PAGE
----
In 1999, E-commerce sales accounted for only 1% of the total retail sales in the US. In 2017 it was more than 9% (a 3,000 percent increase). Over the last four years, the sales increased by 13 – 16%, which outpaced traditional retail sales, which are generally between 1% & 5%. The industry has estimated that e-commerce sales will reach 17.5% of retail sales by 2021 for the entire world.
So E-Commerce is on the upswing. How has this affected transportation and logistics in the Fulfillment industry?
It can be hard to keep up with the constant changes in the Fulfillment Industry. The most important things to remember are:
Follow these simple guidelines to help your company to stay on the right side of E-Commerce Growth.
I love shopping. When I tell people that shopping is one of my favorite things to do, they are under the impression that I must spend a lot of money. Not true. To me, “Shopping” does not mean “Buying”. For me, it means Searching, Evaluating, Comparing, Analyzing…., and yes, sometimes buying in the end. But I like to see what my options are, so I know that in the end I’ve made the right decision, and gotten the right style and fit. I’ve found that perfect item I was looking for and that I won’t regret that purchase later on. That is important. After all, who likes to have buyer’s remorse, or worse yet, have to return things to the store? And it's not fun to pack it up and ship it back. It causes a lot of extra work if you don’t do your homework on the front end. I’m not an impulse purchaser. I’m more like a “weigh my options” type of buyer. I rarely return things (unless I am buying for someone else and the size is wrong).
This same methodology can apply to a client relationship. All customers are not a good fit. We may want them to be. They may want to be. But sometimes, we should just politely decline to pursue that partnership. Is it disappointing? Yes. But the pain later on when they are disgruntled is much worse, and can cause future losses for your business. Ending on a sour note, or getting a bad review from this customer, is a terrible outcome - especially one that should never have been yours in the first place. This is not what you want to happen, and it can be avoided by some pre-planning (my version of shopping) upfront.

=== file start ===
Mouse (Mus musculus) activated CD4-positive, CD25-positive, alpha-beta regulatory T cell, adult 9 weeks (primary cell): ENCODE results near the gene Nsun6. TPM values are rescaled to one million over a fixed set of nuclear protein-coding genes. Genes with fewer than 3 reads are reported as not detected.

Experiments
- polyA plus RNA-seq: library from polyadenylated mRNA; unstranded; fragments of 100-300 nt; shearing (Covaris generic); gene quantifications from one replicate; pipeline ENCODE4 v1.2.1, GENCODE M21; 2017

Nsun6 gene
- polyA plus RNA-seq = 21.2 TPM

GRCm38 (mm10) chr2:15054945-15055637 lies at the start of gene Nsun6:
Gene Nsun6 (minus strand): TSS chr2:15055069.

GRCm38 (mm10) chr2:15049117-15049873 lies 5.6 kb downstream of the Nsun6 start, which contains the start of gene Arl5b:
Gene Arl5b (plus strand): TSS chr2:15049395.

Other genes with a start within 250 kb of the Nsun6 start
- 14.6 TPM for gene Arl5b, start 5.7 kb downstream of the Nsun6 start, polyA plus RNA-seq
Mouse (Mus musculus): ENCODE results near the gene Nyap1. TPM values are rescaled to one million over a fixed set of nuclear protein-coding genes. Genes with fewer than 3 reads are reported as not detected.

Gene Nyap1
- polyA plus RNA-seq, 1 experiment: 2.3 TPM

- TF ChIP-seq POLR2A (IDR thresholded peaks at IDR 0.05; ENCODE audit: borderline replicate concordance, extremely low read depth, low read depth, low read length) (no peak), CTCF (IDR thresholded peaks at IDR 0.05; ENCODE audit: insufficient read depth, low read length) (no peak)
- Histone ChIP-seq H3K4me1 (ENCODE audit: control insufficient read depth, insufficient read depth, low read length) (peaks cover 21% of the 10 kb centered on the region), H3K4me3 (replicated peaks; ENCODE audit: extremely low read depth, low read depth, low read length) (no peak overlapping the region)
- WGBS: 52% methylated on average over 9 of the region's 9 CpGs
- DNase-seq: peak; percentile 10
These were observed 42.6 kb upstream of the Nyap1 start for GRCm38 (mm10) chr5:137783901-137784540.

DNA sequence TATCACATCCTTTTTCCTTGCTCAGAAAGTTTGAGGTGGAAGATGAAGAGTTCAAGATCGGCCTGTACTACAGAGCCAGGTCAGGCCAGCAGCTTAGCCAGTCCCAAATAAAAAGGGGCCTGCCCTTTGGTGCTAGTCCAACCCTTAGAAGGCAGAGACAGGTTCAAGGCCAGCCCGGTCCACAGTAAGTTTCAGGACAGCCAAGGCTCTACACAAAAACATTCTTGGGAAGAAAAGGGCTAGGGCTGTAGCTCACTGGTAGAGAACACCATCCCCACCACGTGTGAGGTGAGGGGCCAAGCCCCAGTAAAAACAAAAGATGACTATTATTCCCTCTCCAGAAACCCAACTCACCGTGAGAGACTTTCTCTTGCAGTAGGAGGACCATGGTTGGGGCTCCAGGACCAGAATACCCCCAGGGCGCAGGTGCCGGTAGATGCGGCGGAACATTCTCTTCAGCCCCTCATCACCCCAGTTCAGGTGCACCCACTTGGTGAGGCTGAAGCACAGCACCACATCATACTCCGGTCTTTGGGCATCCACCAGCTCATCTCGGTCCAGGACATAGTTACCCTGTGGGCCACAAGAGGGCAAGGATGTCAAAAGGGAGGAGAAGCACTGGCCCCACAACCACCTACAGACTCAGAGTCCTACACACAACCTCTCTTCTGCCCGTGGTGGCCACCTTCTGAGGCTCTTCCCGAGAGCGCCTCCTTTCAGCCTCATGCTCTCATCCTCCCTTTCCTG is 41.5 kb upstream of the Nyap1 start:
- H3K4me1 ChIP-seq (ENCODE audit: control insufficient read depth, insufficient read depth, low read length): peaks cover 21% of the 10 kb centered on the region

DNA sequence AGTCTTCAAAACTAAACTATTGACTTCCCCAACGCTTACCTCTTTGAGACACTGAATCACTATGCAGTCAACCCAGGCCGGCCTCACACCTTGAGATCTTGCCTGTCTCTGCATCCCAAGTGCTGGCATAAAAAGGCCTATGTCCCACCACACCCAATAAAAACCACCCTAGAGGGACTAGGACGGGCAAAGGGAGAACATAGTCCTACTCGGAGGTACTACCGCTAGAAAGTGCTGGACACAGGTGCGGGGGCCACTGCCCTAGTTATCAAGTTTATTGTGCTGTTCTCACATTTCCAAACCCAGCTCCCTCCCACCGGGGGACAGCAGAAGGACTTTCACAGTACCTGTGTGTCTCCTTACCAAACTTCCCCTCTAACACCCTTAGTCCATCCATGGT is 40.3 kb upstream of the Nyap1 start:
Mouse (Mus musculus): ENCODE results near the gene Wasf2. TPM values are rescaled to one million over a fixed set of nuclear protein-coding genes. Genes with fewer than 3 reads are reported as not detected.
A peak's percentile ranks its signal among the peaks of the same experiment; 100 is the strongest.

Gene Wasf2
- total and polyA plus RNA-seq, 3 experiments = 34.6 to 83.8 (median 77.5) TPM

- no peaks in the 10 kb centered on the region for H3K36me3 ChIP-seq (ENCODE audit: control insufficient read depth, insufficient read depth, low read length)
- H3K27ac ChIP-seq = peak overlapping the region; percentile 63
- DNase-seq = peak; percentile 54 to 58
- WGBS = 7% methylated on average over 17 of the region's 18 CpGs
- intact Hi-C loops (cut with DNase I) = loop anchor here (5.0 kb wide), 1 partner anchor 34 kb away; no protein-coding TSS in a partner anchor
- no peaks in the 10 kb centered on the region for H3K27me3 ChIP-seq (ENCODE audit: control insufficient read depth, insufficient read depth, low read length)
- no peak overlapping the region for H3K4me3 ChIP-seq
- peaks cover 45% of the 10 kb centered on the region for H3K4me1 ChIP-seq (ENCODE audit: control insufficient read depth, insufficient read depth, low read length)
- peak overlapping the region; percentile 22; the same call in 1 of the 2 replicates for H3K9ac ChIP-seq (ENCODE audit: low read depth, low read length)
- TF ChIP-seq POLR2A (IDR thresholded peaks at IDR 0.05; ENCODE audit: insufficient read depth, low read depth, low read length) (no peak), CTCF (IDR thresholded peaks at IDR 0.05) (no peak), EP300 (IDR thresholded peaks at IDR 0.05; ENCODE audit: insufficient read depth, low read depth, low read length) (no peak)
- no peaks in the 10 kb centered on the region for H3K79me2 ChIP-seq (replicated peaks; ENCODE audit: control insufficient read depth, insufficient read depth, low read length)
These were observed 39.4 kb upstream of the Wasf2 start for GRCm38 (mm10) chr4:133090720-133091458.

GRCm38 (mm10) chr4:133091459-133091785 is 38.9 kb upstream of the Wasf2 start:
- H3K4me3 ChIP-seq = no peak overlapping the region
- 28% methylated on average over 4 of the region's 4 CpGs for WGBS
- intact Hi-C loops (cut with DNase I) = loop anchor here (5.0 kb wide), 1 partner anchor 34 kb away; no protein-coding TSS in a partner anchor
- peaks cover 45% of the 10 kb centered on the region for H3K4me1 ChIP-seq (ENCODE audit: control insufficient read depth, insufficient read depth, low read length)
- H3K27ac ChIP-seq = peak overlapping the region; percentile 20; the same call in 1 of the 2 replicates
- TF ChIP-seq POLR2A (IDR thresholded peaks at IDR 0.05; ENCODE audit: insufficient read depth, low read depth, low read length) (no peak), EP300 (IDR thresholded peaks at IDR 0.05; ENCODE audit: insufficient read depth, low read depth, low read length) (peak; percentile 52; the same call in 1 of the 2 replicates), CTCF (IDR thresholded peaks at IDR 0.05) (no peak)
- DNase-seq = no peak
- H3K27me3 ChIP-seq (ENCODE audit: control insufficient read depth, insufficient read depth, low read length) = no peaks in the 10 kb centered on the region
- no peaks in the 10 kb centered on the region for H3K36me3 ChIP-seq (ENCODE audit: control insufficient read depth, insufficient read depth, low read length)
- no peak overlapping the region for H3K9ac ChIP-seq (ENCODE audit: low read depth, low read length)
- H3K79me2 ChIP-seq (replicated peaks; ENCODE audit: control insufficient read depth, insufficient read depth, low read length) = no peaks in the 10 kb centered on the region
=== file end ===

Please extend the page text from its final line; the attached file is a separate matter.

Find the Right Customer that Matches your Business Model
Following these guidelines will help you to avoid buyers’ remorse. More importantly, it will save you time and money. Wasting months vetting, onboarding, and executing your project plan just does not make monetary sense. If the relationship does not make both parties happy – then it is doomed from the beginning. (Customer is miserable and ends the contract = the dreaded store return)
Finding the right customer that fits your needs while matching their own is not a perfect science. It is a combination of hard work and luck. It is akin to looking for the perfect handbag- just the right shade of tan. It matches most outfits but is not boring, dull, or dowdy. You can go to 20 stores and search 50 websites, and then, bam, you find it when you are not looking.
So keep looking for the right customer – you will find them eventually and the search will ultimately pay off.
Amazon dominates eCommerce. The selling platform makes up about 38 percent of online retail sales (eMarketer, May 2020). It allows companies of all sizes to reach customers while spending a fraction on marketing that they would otherwise need to spend to get that kind of traffic. But selling on Amazon does not come without serious challenges, as anyone who has sold on Amazon can tell you. The most important decisions to make involve:
In this article, we will discuss these challenges and the solutions for creating profitable, manageable expansion of your business on Amazon with Complemar and Thor and Company (T&C). Selling on Amazon can be fun and rewarding, so don’t give up on your Amazon store!
It is important to have a strategy for selling on Amazon and weigh the options. Selling FBA only can be very costly, especially for small businesses. Selling Fulfilled by Merchant is often overlooked because it is time-consuming to pack and ship orders in house.
Actual screenshot of an Amazon account, August 2020
An FBA, FBM hybrid strategy is possible for your business.
Most businesses have a hard time keeping up with the demands of managing an Amazon account.
There are dozens of companies out there who can help you manage your seller account, but not all of them are worth the high price. If you need help with your Brand Registry, don’t ever hand over control of it. Find out how they make their money. When choosing a seller account management service, make sure they do not have conflicts of interest.